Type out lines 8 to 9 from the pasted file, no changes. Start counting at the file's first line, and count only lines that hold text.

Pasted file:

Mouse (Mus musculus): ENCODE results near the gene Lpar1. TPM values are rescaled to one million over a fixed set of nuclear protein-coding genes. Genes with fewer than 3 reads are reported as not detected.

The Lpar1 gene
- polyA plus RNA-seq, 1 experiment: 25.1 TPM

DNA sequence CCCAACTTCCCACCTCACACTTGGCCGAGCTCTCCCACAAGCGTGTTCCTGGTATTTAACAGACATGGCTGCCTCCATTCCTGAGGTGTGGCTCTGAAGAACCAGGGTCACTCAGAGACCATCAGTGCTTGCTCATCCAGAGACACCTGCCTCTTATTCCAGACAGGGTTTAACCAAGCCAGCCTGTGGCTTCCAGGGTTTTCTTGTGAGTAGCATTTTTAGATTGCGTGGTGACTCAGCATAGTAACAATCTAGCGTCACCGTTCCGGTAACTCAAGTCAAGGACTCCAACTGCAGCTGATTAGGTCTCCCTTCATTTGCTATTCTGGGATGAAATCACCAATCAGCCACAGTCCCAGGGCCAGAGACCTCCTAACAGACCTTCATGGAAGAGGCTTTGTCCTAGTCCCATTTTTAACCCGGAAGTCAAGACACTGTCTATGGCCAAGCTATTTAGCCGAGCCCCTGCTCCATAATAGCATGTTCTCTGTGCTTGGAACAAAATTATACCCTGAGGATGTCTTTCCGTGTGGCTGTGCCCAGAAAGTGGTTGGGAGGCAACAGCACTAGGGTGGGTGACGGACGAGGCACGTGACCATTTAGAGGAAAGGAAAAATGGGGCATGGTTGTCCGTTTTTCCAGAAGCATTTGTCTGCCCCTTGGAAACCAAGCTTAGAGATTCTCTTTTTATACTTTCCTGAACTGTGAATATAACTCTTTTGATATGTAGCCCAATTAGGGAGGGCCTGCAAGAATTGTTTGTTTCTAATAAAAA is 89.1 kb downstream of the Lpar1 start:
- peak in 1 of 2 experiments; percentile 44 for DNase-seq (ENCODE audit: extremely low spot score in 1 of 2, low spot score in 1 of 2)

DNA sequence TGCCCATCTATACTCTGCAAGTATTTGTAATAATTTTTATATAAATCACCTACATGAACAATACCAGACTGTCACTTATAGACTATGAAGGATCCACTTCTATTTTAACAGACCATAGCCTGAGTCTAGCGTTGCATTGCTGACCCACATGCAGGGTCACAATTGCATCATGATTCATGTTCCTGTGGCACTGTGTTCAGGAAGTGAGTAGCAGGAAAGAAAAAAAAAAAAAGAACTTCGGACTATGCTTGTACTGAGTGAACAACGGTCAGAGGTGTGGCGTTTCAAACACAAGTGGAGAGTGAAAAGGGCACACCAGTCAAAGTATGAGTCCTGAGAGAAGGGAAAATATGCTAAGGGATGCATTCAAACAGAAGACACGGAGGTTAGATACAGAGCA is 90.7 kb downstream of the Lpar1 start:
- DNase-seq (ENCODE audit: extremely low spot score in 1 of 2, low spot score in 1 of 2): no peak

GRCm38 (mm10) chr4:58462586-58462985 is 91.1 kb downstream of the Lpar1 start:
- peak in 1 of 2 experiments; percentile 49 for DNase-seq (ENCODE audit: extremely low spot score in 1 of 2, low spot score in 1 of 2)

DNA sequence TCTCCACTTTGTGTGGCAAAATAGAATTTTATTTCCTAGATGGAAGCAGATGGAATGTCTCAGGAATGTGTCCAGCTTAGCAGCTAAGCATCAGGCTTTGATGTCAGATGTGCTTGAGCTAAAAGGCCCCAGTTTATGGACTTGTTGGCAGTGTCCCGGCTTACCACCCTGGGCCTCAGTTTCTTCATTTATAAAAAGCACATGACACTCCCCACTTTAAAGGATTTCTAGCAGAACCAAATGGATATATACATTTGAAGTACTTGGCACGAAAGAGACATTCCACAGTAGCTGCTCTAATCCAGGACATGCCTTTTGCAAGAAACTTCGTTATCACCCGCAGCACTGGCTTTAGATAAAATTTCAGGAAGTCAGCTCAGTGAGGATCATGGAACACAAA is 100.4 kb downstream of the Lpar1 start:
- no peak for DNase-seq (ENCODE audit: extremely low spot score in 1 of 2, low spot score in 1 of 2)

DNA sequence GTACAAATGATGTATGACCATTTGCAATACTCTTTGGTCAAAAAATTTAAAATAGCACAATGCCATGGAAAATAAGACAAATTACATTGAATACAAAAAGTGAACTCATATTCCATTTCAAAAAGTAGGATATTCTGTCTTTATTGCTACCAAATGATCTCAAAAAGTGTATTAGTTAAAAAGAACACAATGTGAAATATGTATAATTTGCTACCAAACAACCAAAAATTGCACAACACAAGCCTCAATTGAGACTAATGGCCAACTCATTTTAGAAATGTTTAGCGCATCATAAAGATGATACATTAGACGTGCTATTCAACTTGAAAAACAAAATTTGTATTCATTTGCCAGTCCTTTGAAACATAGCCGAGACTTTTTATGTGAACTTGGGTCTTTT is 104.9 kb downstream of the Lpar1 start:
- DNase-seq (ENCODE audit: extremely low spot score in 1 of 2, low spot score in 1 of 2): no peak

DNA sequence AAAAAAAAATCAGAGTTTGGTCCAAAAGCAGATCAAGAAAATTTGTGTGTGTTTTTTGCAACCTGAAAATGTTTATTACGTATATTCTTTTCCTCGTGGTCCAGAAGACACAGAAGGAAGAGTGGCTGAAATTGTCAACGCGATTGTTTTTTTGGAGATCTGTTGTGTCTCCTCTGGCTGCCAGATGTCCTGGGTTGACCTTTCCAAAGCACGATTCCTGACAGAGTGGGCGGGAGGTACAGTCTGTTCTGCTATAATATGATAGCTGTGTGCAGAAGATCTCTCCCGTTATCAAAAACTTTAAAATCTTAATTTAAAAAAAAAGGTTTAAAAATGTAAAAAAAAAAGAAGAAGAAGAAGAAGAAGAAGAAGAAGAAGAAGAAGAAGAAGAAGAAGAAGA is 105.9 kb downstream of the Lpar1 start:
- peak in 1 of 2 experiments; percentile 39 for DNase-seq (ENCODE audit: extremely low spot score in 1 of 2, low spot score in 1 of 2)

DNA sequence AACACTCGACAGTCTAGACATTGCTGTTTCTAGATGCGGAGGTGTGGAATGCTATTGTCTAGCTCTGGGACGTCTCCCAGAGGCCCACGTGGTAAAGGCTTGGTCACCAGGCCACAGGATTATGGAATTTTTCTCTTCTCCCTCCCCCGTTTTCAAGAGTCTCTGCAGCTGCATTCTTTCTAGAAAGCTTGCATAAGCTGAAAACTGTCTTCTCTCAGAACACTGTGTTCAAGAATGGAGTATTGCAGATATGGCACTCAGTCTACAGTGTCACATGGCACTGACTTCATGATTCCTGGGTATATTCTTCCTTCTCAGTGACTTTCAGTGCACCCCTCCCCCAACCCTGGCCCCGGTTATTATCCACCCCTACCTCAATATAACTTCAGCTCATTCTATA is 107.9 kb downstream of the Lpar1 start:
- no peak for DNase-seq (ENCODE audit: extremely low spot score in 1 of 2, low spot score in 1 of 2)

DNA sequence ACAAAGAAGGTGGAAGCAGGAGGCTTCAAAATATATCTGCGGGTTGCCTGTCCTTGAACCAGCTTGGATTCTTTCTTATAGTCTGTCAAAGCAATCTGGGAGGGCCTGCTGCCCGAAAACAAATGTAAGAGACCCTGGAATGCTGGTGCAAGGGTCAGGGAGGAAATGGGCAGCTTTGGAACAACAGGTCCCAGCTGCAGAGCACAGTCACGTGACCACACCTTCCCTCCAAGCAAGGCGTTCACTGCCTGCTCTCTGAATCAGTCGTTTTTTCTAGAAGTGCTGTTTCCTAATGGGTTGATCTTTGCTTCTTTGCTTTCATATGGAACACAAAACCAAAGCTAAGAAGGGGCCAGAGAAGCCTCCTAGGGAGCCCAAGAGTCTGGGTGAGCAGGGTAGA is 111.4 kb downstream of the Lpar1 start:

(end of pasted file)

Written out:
GRCm38 (mm10) chr4:58462586-58462985 is 91.1 kb downstream of the Lpar1 start:
- peak in 1 of 2 experiments; percentile 49 for DNase-seq (ENCODE audit: extremely low spot score in 1 of 2, low spot score in 1 of 2)